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Size of two-bedroom apartment, 'Bitcoin mine' excites financial world

By Catholic Online (NEWS CONSORTIUM)
December 18th, 2013
Catholic Online (www.catholic.org)

Bitcoin, a virtual currency that is gathering popularity, has rather humble roots. The "Bitcoin mine" is found eight miles from Hong Kong's financial district, in a tiny room no larger than a two-bedroom apartment. It is here that high-tech stakes and financing takes place.

LOS ANGELES, CA (Catholic Online) - Dominated by vertical racks that house hundreds of chips, these chips are custom-built to mine Bitcoins.

The invention of an unknown person using the alias of "Satoshi Nakamoto," the Bitcoin was created in 2009, the Bitcoin can be bought and sold without middle men. Purchases can be made anonymously.

The Bitcoin is becoming increasingly popular with merchants - pizza parlors and car dealers are now accepting them. The Chinese have enthusiastically adopted the Bitcoin. This reflects a trend by a lack of more traditional investment vehicles in the country.

Bitcoins can be purchased on an exchange, or transferred via mobile apps or computers. A third method is where individuals compete to "mine" Bitcoins using computers to solve a complex math puzzle, i.e. the Bitcoin algorithm.

Bitcoin mines devote their massive amounts of computing power to working on the algorithm. Those who crack the code are rewarded with an equivalent share of Bitcoins. A winner is rewarded with 25 Bitcoins roughly every 10 minutes.

Those in search of are drawn to Hong Kong because of its proximity to chip makers in China. Hong Kong is also notoriously permissive when it comes to rules and regulations. 

Allied Control's vice president of operations Kar-Wing Lau says the Hong Kong mine is cheaper to run and more efficient than many others due to its technique of immersion cooling.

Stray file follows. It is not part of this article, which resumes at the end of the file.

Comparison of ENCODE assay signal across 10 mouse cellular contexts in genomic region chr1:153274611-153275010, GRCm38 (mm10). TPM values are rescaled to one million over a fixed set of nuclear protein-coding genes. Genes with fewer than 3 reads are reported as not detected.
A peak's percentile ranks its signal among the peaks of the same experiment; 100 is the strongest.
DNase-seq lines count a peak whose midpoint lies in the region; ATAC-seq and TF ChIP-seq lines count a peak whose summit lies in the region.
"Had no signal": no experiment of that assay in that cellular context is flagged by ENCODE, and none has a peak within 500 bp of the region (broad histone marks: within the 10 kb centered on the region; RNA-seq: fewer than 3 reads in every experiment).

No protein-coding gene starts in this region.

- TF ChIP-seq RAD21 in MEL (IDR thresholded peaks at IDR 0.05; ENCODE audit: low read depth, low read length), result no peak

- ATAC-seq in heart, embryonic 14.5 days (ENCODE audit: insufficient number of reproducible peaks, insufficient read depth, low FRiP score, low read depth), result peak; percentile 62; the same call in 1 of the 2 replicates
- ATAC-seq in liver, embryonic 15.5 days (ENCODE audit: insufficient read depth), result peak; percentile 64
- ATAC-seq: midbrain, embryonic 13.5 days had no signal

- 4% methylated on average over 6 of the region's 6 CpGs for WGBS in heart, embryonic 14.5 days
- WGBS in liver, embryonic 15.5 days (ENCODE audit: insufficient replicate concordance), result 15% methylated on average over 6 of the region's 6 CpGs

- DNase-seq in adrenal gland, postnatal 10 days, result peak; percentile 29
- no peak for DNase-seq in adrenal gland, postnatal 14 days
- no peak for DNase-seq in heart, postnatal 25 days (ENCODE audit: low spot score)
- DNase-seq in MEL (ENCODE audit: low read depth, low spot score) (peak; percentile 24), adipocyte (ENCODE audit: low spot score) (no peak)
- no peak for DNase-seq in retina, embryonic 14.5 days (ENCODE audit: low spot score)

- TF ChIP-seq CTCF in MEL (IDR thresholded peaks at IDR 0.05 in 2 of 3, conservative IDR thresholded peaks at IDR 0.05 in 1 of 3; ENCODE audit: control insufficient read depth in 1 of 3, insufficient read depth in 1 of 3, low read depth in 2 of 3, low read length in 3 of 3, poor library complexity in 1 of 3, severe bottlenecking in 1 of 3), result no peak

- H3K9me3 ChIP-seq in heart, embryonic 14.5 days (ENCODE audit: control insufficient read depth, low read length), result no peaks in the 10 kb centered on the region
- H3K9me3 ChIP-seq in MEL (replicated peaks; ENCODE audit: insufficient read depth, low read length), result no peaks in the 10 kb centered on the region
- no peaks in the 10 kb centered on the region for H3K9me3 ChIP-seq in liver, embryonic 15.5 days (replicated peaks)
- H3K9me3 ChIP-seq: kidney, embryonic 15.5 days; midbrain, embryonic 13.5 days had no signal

Fans and sinks are usually used to disperse the heat generated by massed ranks of computer chips. The Hong Kong mine is liquid-cooled using a product developed by 3M.

Processors used in the mine were build specifically for mining - their sole function. "These ASIC chips, they can mine Bitcoins and do nothing else," Lau said. "Given the pace of advancement, we need them to be constantly upgraded."

Immersion cooling allows Allied Control to leave less space between the chips, which saves money that would otherwise be spent on rent.

It also cuts down on electricity use, one of the major costs associated with Bitcoin mining. Lau remained mum about how much it cost to build the mine. He did say that electricity bills for a fully-operational mine of this size would typically exceed $50,000 per month.

"The real question from a business perspective is how efficiently you can run your mining operation," Lau said.

While the Bitcoin is mostly unregulated, this could change. Governments are concerned about lost tax revenues and their lack of control over the currency.



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